"A Duty of Remembrance recounts the lives of two families during the first half of the twentieth century. August, a cooper, spent WWI in Flanders carrying the dead and wounded by horse-drawn wagon to the field hospital. His son, Gustel, joined the SS at the age of twenty; saw his first action September 1, 1939 during the invasion of Poland. He was deployed in an Einsatzkommando unit to the Ukraine, and, then, as a Gestapo officer back in the Reich and in Greece.
Schoolteacher Herbert was a passionate National Socialist as were his daughters, Irmgard and Erika. His son, Manfred, joined the Waffen SS at the age of eighteen and saw his first action in Dieppe. Captured by the Russians at twenty-one, he spent five years in the Gulags of Siberia and in the Lubyanka in Moscow. Erika, fleeing from the Russians during the trek of women and children, was one of only four women to make it to the West. Irmgard and her two little girls were driven out of their home by French troops; they spent weeks on the road.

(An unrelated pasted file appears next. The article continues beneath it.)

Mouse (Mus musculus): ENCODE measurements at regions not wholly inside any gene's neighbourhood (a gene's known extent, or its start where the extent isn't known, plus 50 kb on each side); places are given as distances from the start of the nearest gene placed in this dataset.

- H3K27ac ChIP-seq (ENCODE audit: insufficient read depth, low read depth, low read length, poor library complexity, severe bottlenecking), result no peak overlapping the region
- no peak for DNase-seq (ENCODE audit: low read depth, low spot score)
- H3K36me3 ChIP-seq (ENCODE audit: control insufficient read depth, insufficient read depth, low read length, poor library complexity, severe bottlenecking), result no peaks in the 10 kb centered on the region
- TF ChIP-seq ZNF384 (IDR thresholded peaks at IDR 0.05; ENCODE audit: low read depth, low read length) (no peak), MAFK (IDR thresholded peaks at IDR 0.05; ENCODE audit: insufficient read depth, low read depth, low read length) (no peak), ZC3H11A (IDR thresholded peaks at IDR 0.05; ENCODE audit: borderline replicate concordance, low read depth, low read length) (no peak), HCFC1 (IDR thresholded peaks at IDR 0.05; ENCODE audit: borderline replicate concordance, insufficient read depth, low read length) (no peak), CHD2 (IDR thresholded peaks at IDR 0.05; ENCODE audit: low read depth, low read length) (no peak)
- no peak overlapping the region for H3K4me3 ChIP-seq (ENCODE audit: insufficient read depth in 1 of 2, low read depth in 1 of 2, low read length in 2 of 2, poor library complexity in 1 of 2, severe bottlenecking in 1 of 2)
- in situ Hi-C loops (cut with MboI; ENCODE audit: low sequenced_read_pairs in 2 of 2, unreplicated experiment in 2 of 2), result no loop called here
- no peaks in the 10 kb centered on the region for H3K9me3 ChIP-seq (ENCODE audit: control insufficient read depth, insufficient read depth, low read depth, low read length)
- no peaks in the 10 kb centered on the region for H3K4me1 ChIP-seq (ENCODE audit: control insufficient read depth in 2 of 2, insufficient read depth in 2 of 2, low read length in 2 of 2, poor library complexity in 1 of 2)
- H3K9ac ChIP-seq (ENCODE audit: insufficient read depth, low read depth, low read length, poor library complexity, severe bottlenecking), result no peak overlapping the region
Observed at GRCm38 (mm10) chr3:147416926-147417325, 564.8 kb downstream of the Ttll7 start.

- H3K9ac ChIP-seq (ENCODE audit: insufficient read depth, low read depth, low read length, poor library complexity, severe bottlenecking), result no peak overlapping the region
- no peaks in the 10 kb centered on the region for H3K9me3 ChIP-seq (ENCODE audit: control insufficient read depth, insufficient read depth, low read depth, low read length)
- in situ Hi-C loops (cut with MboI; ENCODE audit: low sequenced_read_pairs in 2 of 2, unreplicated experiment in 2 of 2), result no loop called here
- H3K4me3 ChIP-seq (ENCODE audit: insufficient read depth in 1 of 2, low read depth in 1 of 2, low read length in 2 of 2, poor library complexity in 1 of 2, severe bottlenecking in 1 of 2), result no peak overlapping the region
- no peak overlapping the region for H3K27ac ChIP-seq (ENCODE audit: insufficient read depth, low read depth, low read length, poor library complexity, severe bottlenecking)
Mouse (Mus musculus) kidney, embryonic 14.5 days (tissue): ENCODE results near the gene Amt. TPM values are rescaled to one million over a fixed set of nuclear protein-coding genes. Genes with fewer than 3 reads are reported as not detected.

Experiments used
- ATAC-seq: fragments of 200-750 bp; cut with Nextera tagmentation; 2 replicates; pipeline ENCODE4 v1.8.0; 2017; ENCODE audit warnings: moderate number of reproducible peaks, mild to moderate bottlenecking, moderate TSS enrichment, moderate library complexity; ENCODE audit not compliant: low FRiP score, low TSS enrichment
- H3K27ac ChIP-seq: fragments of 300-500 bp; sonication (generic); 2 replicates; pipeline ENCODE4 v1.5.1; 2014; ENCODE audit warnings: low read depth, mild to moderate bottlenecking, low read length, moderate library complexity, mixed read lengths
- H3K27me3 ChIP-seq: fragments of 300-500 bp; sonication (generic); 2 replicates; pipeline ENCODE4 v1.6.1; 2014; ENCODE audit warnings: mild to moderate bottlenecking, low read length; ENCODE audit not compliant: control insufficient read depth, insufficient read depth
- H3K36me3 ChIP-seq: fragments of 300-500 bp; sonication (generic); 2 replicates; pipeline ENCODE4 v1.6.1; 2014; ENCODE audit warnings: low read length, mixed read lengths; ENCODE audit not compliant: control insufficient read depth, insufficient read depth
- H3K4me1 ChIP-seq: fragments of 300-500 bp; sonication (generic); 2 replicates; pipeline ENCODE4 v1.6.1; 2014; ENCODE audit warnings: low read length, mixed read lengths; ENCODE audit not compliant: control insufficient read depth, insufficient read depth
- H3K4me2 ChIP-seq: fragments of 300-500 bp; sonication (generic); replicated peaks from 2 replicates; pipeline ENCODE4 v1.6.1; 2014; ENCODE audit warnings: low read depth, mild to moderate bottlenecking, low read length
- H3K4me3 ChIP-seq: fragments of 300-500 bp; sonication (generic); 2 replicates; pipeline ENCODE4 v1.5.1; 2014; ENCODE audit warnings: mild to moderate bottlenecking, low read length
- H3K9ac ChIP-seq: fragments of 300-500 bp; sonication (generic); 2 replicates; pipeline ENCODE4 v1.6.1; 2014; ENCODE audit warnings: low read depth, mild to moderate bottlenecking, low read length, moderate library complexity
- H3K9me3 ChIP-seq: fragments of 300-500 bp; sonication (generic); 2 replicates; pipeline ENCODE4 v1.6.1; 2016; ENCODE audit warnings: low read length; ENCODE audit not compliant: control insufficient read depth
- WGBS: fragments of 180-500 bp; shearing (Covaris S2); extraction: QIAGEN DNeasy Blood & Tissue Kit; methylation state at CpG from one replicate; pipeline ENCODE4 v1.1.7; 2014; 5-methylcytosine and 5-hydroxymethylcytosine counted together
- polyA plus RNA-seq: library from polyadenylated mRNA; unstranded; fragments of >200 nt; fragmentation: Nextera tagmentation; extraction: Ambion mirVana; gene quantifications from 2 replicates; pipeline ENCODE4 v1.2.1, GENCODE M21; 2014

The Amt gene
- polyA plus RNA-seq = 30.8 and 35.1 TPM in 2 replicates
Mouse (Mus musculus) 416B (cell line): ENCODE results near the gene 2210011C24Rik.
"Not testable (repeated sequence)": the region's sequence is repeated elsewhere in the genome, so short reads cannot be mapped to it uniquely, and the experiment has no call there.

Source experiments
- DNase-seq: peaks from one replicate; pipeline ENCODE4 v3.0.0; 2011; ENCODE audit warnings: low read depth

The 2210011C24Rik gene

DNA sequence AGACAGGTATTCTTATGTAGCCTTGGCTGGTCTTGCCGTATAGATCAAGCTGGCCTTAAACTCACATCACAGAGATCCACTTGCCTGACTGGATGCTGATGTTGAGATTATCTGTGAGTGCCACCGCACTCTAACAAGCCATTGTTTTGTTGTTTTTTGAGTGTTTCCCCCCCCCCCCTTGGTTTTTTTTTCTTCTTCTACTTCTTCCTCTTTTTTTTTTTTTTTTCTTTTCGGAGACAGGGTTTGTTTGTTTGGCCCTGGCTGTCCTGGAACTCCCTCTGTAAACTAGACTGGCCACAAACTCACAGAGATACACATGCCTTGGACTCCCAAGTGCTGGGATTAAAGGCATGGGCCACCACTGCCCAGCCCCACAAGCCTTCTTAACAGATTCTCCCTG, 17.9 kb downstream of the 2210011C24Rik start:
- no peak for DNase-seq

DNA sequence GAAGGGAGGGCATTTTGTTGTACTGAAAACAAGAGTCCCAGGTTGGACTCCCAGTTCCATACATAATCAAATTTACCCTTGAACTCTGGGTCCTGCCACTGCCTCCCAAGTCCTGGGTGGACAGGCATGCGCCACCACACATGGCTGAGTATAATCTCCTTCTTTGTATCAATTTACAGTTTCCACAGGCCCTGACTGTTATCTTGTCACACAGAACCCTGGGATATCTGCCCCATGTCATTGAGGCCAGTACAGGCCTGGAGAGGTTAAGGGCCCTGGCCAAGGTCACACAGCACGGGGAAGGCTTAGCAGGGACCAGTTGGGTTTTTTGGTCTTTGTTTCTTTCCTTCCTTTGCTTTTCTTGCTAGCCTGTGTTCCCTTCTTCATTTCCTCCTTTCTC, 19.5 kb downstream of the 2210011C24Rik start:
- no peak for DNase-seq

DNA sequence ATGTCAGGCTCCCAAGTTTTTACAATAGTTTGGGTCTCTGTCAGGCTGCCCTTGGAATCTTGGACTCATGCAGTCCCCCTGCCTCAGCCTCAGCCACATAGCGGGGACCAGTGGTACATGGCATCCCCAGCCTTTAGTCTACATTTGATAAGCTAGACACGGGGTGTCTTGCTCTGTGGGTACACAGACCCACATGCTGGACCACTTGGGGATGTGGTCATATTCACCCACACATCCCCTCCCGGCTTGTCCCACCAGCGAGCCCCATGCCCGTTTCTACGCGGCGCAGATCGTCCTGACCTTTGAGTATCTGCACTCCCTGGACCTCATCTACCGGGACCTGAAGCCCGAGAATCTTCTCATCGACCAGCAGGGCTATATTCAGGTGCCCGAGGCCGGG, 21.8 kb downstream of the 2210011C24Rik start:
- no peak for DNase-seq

Although disillusioned and feeling betrayed by their government, all rebuilt their lives."
Gudrun Moore was born in war-time Germany. She immigrated to Canada in her twenties, became a teacher, and later a farmer in the Peace River Country of Northern Alberta. Retired to the Okanagan Valley, she and her husband, Jim, travel when not busy running a B&B and a small orchard.